Do I Need to Fill Out a New W-4?

You may be wondering how your taxes will be affected next year due to the new tax laws that are now on the books. Will you get more money back or will you end up owing more?

The only way to know for sure is to use the withholding calculator from the IRS. You can find this at It will walk you through the entire process and help you determine how many personal allowances to claim.

If the withholding calculator suggests you need to either increase or decrease your current withholdings, you will need to fill out and submit a new W-4 form to your employer to ensure you are having the proper amount deducted from your pay. You can download a W-4 form from

When filling out the form, first complete the top section with your personal information. Then on Line 5, put the allowances suggested by the calculator. If for any reason you need to withhold more taxes, you can add that amount on Line 6. Only use Line 7 if you qualify to claim a total exemption from withholding. Once you have completed this form, sign and date it and then return it to your employer.

Keep in mind that the fewer allowances you claim on your W-4 means that more money will be withheld from your paycheck. For example, entering 0 or 1 will withhold more money than entering 5 or 6. If you enter too high a number, you will reduce your tax refund, or even worse, end up owing at tax time.

The earlier you check your tax withholdings, the more time your money can be evenly withheld throughout the year. If you wait too long in a given year, there are fewer paychecks left to make up the difference in the withholding changes, potentially having a significant impact on your remaining paychecks in that tax year.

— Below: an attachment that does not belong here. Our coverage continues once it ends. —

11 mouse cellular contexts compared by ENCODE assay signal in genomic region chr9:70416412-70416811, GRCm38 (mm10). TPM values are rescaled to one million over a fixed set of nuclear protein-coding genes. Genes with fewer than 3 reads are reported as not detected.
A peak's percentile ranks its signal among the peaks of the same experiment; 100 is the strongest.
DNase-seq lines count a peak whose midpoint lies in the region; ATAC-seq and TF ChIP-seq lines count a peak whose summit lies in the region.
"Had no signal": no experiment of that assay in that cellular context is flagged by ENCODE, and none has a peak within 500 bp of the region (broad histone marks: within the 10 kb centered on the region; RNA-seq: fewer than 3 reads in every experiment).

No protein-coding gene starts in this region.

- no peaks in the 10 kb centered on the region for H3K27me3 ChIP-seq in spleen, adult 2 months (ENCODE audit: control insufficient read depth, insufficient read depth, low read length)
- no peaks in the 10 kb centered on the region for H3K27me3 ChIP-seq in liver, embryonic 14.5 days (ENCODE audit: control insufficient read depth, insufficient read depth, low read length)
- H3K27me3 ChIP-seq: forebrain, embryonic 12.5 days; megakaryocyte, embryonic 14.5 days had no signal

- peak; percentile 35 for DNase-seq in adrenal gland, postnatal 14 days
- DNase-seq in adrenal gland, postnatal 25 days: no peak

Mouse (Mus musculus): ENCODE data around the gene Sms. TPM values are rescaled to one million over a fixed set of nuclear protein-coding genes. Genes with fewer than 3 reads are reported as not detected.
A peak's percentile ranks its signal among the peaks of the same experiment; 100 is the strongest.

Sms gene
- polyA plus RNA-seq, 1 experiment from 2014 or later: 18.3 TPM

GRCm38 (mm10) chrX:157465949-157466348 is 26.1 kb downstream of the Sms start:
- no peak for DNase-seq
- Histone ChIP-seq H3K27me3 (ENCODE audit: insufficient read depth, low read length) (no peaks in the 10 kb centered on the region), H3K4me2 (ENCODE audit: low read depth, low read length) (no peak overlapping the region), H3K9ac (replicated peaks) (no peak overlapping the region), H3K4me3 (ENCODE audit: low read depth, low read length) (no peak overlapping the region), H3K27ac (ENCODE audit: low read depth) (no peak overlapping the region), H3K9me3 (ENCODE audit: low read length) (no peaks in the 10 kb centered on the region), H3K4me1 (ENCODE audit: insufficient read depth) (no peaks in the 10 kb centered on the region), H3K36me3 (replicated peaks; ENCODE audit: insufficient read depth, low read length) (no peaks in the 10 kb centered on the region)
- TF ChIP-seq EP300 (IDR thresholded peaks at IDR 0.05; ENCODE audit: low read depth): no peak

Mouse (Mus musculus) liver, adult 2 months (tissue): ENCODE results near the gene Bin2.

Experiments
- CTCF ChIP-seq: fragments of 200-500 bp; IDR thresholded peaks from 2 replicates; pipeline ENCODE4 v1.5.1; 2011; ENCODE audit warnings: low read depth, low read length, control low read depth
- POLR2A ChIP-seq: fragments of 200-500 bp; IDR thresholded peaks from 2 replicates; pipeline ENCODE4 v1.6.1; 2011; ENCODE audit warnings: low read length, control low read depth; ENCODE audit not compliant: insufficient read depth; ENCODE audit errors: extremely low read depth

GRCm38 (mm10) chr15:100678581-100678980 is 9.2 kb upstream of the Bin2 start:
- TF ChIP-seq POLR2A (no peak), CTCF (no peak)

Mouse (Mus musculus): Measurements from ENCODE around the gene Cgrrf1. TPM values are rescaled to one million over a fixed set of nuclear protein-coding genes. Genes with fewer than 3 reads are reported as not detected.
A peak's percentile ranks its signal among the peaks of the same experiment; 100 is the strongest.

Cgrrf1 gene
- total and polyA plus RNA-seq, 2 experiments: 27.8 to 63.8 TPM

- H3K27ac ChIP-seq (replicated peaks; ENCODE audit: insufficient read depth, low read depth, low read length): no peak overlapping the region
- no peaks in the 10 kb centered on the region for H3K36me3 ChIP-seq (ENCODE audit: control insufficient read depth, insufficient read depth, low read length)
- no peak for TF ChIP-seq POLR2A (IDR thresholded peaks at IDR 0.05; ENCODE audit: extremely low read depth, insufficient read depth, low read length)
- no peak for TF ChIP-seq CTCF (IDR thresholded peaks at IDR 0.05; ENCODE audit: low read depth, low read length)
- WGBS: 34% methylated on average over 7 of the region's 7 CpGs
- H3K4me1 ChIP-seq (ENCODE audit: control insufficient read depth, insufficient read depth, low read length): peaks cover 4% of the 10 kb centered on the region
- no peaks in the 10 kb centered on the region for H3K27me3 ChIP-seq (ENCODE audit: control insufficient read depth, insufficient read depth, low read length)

About cozbycpa

Heather L. Cozby is a CPA on the South Shore and Cape Cod. The managing partner of Cozby & Company, LLC, Heather has the resources and experience necessary to provide quality professional services on a timely basis and at a reasonable cost. She specializes in tax planning & preparation; audit, review & compilation services; management advisory services; bookkeeping; and accounting. Her unique niche is in working with homeowners’ associations and condominium trusts, advising with rental real estate, and providing outsourced financial consulting for mid-sized companies. She is more entrepreneurial than most accountants, and offers the best of both worlds - providing the services of a larger firm while retaining the ability to connect with her clients on a personal level.
This entry was posted in Accounting, Government, IRS, IRS Video, Personal Finance, Planning Strategies, Tax Law Changes, Tax Tips, Taxes, YouTube and tagged , , , , , , , , , , , , , , , , , , , . Bookmark the permalink.